Need for Uniform Vehicle Safety Standards


Australia’s peak motoring body, the Australian Automobile Association, has called for uniform vehicle safety standards across Australia in light of a Victorian report calling for greater government involvement to improve vehicle safety.

The Australian Automobile Association and constituent motoring organisations believe there should be national standards for all Australian vehicles and called on the Federal Government to take a leading role in developing those standards.

The call for improved vehicle safety standards was made in a Victorian Parliamentary Road Safety Committee report released this week.

AAA Executive Director, Mike Harris, said the Victorian report highlighted a number of areas around vehicle safety that could be improved in the interests of Australian motorists and all road users, including harmonised international vehicle safety standards, continued promotion of ESC and information on child restraint systems.

“AAA supports the consideration of vehicle safety initiatives recommended by the Victorian Parliamentary Enquiry into Vehicle Safety and urges the Federal Government to play a leading role in the development of design regulations and standards,” Mr Harris said.

“This report proposes a number of recommendations around safer design and regulation, and we would urge the Commonwealth to be involved rather than leaving it to individual states and territories to introduce their own safety standards.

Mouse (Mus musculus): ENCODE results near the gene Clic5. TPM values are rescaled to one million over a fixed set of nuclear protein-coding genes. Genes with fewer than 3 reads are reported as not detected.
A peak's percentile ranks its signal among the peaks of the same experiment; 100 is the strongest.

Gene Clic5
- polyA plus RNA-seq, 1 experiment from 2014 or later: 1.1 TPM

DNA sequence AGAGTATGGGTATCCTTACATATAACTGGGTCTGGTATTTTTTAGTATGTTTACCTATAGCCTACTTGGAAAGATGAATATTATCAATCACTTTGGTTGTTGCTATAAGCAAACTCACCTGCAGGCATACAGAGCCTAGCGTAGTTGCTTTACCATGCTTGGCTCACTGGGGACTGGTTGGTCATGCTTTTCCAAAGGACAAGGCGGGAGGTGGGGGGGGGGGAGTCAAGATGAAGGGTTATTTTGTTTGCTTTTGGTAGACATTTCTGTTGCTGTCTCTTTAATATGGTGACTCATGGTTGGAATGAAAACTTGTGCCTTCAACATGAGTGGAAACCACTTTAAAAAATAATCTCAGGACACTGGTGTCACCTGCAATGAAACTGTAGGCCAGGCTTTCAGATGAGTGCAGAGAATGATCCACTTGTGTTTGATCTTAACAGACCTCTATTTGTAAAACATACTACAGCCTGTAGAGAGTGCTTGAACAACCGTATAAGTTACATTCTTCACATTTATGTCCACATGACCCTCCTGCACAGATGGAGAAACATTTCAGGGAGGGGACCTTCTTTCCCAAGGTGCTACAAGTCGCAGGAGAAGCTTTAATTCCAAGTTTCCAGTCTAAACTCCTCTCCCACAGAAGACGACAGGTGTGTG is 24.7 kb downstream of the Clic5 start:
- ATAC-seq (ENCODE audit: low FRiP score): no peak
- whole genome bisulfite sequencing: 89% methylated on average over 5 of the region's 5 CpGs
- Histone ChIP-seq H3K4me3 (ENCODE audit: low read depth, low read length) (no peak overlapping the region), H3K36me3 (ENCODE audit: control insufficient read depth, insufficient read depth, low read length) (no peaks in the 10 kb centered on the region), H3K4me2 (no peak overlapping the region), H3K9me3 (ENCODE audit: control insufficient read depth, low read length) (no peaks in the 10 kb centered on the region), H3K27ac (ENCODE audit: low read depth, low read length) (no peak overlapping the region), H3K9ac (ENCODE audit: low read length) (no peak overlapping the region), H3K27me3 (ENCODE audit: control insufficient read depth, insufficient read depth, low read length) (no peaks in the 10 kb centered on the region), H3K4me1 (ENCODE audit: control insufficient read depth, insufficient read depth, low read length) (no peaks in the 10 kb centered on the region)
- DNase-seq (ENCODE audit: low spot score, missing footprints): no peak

“Issues as important as safer vehicles – with the potential to save thousands of lives and dramatically reduce road trauma, costing the Australian economy some $17 billion a year – should not be left to the states to introduce their own standards.

“This requires a uniform national approach rather than allowing disparate rules and regulations to be introduced across differing jurisdictions.  For example, technology-based safety systems such as Intelligent Speed Assist, which rely upon electronic maps and transponders, need to be compatible across all states, so that motorists continue to receive the safety benefits when they drive across borders.”

Mr Harris called on the Federal Government to not only ensure consistent standards, but also to use its leverage as a massive fleet vehicle purchaser to force improvements to road safety.

“Governments at the local, state and federal levels can certainly use their purchasing power to ensure important safety features are included as standard.  It not only ensures a safer fleet for government employees, it also ensures that manufacturers will include these features on their new cars for the public to buy.”


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